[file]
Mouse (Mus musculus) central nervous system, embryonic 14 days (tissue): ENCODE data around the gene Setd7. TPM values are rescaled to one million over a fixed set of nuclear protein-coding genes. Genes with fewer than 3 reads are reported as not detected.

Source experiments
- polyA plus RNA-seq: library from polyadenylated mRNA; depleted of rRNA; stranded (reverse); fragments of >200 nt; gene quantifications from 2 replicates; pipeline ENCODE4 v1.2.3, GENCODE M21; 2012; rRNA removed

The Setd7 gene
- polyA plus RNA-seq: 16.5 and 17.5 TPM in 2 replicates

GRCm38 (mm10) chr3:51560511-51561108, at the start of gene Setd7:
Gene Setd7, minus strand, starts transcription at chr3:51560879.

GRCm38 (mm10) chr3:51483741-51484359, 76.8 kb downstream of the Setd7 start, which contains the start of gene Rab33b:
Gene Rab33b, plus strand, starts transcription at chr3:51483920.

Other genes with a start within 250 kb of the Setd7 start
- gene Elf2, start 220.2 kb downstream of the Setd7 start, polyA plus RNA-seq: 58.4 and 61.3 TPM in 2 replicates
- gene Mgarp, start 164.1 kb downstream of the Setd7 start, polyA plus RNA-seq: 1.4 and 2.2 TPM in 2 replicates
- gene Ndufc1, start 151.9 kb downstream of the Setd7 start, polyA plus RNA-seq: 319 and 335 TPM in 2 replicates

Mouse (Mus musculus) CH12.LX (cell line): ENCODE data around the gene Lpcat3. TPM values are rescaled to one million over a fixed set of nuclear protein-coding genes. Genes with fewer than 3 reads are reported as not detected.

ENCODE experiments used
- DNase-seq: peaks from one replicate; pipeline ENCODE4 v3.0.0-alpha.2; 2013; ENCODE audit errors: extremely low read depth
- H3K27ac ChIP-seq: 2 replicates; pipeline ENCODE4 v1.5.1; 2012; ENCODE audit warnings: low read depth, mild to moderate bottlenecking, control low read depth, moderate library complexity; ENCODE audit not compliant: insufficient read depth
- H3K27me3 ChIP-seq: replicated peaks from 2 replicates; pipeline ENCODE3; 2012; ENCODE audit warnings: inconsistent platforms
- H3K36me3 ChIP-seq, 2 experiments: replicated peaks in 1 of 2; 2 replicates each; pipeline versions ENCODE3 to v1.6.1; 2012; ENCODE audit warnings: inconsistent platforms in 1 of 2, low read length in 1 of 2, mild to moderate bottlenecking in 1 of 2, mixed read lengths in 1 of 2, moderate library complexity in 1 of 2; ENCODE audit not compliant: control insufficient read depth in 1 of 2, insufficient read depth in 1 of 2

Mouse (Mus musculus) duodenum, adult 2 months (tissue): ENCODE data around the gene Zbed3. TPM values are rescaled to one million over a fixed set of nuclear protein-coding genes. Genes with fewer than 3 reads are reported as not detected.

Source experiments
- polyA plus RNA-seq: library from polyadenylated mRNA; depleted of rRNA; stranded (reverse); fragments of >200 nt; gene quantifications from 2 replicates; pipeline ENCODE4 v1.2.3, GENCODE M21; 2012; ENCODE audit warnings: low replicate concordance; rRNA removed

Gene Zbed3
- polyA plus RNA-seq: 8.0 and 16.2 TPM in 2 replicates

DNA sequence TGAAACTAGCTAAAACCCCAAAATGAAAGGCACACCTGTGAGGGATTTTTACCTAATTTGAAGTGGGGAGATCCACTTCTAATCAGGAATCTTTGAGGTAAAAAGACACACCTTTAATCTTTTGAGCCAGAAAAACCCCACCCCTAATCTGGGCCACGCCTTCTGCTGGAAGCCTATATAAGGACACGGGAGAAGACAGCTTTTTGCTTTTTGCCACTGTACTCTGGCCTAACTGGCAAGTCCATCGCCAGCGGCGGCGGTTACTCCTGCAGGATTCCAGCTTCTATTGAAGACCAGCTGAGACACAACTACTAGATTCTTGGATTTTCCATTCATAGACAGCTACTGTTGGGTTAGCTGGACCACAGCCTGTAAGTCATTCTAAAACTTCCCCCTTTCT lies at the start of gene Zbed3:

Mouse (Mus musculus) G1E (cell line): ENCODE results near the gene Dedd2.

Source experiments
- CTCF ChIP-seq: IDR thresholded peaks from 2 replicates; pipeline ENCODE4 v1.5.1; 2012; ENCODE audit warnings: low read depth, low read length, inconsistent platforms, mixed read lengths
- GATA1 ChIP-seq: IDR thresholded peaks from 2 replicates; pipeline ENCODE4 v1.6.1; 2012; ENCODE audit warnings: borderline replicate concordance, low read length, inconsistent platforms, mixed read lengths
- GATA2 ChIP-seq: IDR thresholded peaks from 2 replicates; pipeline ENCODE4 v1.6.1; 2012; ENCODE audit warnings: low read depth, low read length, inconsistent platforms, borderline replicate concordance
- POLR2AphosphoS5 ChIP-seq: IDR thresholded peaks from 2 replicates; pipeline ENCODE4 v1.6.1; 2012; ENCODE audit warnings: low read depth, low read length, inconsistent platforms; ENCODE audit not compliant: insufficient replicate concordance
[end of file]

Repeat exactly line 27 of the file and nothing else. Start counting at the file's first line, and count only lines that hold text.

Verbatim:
Source experiments